Q. In a league where pitchers have to hit, how do you feel with pitchers like Mark and Dennis and Williams hitting and running to first?

TONY LaRUSSA: That's a good example of an issue that does not set up as well this post-season as last year. Last year, we had Woody and Matt swinging and running. I don't like Matt running now, and I'm not sure I don't like Woody swinging and Andy -- even with Chuck. It's a little edge against us.

Q. Can you go back to early in the season with Tino Martinez and was there more pressure on him for taking over for Mark?

TONY LaRUSSA: I don't think that Mark was a factor. I think what the factor was -- he's a very conscientious guy and he signed a three-year contract. He wanted to make a mark, I think. Besides trying too hard, you add in some adjustments -- I saw the at bats. There were times that he would -- he would think he would get a fastball to hit and he would swing and somebody would throw him a breaking ball. He's settled more as the season has gone on. He's had a very respectable season. Now that he's gone around the League a couple times, he's made adjustments much better than others. The other thing that we noted, even the first month or two when he wasn't as productive as he wanted to be, there were several times that the game was really on the line and you saw his at bat improve and you could see that he had those championship qualities in him. That's why it would be fine with me if it comes down to him taking a bunch of at bats here this October, because the more the game was on the line, the better he concentrated, whether he saw the pitch or not or whether he was pressing. He just simplified it and he had a good at bat.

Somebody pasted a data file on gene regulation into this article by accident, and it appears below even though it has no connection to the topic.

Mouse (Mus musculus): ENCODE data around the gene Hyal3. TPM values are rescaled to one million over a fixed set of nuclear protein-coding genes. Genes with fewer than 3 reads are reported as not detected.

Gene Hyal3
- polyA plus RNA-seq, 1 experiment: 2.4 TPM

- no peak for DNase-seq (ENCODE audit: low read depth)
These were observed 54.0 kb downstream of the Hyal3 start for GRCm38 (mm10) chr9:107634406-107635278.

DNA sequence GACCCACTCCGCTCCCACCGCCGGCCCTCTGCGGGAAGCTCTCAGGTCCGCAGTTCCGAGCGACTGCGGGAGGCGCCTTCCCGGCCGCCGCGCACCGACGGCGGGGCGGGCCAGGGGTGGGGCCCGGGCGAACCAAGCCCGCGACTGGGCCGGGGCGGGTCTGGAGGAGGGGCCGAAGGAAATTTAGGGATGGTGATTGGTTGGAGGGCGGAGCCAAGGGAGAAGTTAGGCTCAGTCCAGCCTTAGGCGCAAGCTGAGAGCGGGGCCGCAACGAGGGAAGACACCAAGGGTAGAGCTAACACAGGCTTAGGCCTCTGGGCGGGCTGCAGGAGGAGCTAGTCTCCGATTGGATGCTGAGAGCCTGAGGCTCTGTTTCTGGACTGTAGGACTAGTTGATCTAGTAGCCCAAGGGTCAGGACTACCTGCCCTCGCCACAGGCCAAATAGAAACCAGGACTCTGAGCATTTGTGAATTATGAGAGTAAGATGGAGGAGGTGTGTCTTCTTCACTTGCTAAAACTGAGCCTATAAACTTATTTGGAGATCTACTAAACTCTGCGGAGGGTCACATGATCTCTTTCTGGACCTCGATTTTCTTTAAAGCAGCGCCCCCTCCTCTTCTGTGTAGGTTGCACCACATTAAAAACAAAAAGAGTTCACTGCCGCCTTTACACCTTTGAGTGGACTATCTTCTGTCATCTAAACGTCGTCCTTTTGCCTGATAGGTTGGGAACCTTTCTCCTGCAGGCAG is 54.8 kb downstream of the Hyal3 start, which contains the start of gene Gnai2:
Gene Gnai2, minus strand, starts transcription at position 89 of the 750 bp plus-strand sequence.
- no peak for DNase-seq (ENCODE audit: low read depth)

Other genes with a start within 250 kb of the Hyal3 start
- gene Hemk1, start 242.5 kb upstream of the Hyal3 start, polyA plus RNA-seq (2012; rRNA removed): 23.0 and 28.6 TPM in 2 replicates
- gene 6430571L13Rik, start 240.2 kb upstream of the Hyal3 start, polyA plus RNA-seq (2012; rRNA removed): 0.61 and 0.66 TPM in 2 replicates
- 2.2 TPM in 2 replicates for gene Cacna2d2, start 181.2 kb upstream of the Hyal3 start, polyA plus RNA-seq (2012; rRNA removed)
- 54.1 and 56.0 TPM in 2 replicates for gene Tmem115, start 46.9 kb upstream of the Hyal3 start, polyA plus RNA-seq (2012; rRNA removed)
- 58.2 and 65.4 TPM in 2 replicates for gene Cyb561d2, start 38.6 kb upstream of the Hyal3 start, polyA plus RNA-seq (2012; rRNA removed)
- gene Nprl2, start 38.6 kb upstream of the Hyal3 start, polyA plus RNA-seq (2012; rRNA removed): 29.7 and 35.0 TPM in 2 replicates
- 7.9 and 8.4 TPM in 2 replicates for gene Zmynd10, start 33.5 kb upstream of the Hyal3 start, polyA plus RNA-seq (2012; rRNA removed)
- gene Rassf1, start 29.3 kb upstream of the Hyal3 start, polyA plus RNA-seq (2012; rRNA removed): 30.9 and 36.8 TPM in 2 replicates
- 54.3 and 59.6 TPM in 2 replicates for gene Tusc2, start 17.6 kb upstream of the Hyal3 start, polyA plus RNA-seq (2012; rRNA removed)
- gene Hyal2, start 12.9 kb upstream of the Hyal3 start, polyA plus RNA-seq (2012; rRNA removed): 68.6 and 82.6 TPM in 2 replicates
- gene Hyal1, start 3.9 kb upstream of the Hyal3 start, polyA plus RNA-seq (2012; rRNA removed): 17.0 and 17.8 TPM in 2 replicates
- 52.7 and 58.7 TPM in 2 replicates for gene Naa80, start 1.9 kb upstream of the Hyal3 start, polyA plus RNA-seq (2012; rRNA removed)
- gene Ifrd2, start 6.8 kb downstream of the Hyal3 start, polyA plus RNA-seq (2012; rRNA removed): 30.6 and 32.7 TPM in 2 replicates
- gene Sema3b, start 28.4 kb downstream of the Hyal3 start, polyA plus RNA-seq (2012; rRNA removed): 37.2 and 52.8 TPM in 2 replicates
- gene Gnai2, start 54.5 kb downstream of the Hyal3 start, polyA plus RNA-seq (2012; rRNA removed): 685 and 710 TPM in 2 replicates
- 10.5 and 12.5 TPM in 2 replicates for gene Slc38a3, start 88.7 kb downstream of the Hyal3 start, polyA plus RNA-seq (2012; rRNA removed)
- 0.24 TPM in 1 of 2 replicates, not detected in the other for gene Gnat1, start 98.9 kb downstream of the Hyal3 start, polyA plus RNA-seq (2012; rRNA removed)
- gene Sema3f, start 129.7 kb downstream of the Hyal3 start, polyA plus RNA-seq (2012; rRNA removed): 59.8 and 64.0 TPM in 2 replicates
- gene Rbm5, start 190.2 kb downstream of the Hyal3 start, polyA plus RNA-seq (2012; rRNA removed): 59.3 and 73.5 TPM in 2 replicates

Q. You had very high praise for Matt Morris at this time last year. How has he progressed since then, especially in light of what's happened this year?

TONY LaRUSSA: That's a very good question because here again, when I think about our club and you just mentioned Andy, I think Matt is a perfect example of a guy last year who was -- moved into the upper echelon of pitchers. I'm sitting here thinking about his pitching, or his struggles on the road; he's upper-echelon stuff. Started that way this year. He took a savage hit when Darryl died. It was tough him to put it all back together and I think he has shown a lot of great qualities to do it. Now all of a sudden, he hurts his hamstring, but he's physically fit for tomorrow. The only thing you wish, you wish he had eight or ten starts this way rather than four. But he is physically fit. He is a stallion. We'll be proud of him tomorrow.

End of FastScripts�.